“We pretty quickly, after a few shows, if there’s some songs that aren’t working or just don’t sound as good as the others, then you start to lose a few,” Oberst says. “Then you’re, at least for me, down to, maybe, 25 songs and you’re playing between 18 and 20 a night—so you have a few alternatives. But, I’m not pulling some crazy song from 15 years ago out of the blue because, one, the band wouldn’t know it. It’s different if you’re in an actual band and it’s the same people all the time, but I’ve never had that—because Bright Eyes, it’s me plus whoever’s in the band, which can range from the three of us to 14. It’s never the same people. When someone yells out a song, I know it’s coming from a very sweet place, but I literally can’t play it. ‘You wouldn’t want to hear me trying to remember it right now.’ That’s what practice is for: me trying to remember.”

That isn’t to say that the Conor Oberst & Friends residency was a one-time deal. But don’t expect Oberst to try it again anytime soon. I think about that line in “Lua,” though—the one that goes “Me, I’m not a gamble, you can count on me to split”—and how Oberst has outpaced his own laments. Not many of our heroes from the early 2000s have stuck around. So, while the two-month, two-city tour does feel like an exercise or one big opportunity to practice the hits of yesteryear or, even, less than a decade ago, it also registers as a celebration—of Oberst, of the music he’s written, of the people he’s met along the way and of the people he’s yet to meet. And he was feeling that, too, especially on the eve after it was all over.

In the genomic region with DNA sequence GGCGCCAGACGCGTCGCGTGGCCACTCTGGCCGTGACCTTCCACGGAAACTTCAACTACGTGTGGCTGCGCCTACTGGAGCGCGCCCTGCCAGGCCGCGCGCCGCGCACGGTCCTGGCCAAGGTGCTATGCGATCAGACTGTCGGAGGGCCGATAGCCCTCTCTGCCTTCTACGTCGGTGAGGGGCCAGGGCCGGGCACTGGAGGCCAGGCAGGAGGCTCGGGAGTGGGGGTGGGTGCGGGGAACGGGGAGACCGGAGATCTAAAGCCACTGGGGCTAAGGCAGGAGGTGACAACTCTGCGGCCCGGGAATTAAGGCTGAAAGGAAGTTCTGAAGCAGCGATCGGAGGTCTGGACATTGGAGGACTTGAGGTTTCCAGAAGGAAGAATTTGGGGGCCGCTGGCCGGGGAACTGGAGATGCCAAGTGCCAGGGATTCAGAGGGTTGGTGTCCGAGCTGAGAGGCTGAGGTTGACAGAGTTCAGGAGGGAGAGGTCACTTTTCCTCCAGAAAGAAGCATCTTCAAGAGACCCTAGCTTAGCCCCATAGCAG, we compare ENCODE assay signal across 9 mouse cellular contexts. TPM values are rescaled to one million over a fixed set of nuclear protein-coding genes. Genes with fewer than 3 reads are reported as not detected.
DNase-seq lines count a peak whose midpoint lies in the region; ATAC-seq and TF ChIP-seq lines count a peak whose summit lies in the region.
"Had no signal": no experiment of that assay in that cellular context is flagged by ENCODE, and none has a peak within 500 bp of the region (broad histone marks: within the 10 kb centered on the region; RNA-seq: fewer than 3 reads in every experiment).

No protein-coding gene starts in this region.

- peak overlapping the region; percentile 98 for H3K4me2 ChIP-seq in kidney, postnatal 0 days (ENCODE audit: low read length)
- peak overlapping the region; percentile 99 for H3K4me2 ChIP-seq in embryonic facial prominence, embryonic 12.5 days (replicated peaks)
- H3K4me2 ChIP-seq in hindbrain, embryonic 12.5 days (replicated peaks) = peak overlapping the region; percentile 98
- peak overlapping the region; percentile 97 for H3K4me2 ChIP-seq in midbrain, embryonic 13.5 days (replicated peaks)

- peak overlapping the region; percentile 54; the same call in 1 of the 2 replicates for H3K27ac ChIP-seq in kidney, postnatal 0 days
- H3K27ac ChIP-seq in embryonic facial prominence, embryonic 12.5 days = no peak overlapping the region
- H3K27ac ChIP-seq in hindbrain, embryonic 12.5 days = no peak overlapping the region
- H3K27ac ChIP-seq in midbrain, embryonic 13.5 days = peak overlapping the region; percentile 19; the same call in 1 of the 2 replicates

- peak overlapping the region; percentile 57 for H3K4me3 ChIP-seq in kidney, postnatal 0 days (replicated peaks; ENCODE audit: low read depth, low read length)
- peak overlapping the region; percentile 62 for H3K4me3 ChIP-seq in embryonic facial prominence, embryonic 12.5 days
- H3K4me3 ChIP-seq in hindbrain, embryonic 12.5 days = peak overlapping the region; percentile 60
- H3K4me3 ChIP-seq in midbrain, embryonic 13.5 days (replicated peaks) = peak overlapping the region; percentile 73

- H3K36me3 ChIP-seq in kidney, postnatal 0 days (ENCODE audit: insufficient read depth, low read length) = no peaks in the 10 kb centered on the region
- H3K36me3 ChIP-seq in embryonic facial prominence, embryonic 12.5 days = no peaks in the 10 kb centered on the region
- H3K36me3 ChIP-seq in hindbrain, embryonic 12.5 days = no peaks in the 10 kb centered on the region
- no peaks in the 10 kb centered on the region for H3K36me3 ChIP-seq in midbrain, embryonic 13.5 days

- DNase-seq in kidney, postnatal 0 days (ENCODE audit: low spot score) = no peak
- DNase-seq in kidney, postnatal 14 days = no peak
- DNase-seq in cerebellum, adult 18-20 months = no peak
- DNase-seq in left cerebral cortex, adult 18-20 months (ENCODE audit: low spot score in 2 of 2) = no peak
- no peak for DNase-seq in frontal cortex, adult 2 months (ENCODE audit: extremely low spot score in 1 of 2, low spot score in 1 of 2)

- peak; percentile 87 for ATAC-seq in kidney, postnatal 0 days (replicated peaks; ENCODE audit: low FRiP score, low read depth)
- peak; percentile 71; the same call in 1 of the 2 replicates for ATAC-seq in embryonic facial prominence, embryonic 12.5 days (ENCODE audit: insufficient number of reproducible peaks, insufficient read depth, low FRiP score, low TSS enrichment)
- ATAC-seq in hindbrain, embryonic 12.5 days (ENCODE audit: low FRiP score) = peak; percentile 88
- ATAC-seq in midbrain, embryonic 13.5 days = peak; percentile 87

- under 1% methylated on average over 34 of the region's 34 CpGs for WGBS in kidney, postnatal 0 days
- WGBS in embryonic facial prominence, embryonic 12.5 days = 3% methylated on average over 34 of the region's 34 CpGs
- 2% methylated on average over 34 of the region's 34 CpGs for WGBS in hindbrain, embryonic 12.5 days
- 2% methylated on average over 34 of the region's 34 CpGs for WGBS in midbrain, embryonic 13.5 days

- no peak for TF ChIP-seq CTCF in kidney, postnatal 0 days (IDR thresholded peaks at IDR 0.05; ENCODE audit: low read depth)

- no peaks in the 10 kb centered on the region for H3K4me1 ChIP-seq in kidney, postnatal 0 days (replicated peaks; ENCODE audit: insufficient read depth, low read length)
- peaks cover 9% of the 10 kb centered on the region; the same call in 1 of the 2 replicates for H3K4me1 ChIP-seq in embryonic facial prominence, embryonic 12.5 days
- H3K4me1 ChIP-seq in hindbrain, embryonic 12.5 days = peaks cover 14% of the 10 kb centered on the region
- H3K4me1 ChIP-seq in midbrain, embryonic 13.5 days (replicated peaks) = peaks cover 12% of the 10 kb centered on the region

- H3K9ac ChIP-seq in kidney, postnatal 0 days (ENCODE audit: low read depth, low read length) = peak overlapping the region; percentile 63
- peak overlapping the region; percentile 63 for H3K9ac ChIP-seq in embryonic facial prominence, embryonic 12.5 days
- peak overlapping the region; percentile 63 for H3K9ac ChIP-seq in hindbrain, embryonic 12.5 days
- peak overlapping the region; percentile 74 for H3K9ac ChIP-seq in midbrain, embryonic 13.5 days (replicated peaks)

“I’m 44 now and I’ve been doing this whole thing—being in bands and on tour—since I was 14 years old, and you meet a bunch of people on the way,” Oberst says. “And it’s hard to hold on to everybody. It’s impossible, honestly. But the ones that do stand the test of time—people that I’ve known for 25 years—playing music together is pretty special. That is something that definitely does not go unnoticed. I feel grateful to have those kinds of friends and to know that many talented people that I can just reach out to and they’re excited to play music again and play my songs. That’s one of the more gratifying feelings or gratifying things about this whole weird life.”

You can find playlists of all eight Conor Oberst & Friends sets here.

Matt Mitchell reports as Paste‘s music editor from their home in Columbus, Ohio.